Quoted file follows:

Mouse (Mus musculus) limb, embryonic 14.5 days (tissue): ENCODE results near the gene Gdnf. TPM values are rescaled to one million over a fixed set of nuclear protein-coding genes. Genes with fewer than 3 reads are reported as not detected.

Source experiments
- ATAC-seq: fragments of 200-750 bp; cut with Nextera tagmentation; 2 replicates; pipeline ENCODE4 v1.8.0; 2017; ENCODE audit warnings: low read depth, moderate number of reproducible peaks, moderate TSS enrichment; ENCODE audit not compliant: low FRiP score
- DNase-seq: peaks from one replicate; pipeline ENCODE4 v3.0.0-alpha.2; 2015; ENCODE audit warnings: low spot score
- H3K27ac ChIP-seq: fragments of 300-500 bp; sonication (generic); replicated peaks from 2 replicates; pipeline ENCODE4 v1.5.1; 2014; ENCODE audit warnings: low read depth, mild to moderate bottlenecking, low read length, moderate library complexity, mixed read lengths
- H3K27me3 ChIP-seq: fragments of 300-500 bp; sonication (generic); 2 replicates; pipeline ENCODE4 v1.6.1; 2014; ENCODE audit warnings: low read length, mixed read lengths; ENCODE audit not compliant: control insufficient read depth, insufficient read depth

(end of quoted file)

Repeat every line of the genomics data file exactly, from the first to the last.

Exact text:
Mouse (Mus musculus) limb, embryonic 14.5 days (tissue): ENCODE results near the gene Gdnf. TPM values are rescaled to one million over a fixed set of nuclear protein-coding genes. Genes with fewer than 3 reads are reported as not detected.

Source experiments
- ATAC-seq: fragments of 200-750 bp; cut with Nextera tagmentation; 2 replicates; pipeline ENCODE4 v1.8.0; 2017; ENCODE audit warnings: low read depth, moderate number of reproducible peaks, moderate TSS enrichment; ENCODE audit not compliant: low FRiP score
- DNase-seq: peaks from one replicate; pipeline ENCODE4 v3.0.0-alpha.2; 2015; ENCODE audit warnings: low spot score
- H3K27ac ChIP-seq: fragments of 300-500 bp; sonication (generic); replicated peaks from 2 replicates; pipeline ENCODE4 v1.5.1; 2014; ENCODE audit warnings: low read depth, mild to moderate bottlenecking, low read length, moderate library complexity, mixed read lengths
- H3K27me3 ChIP-seq: fragments of 300-500 bp; sonication (generic); 2 replicates; pipeline ENCODE4 v1.6.1; 2014; ENCODE audit warnings: low read length, mixed read lengths; ENCODE audit not compliant: control insufficient read depth, insufficient read depth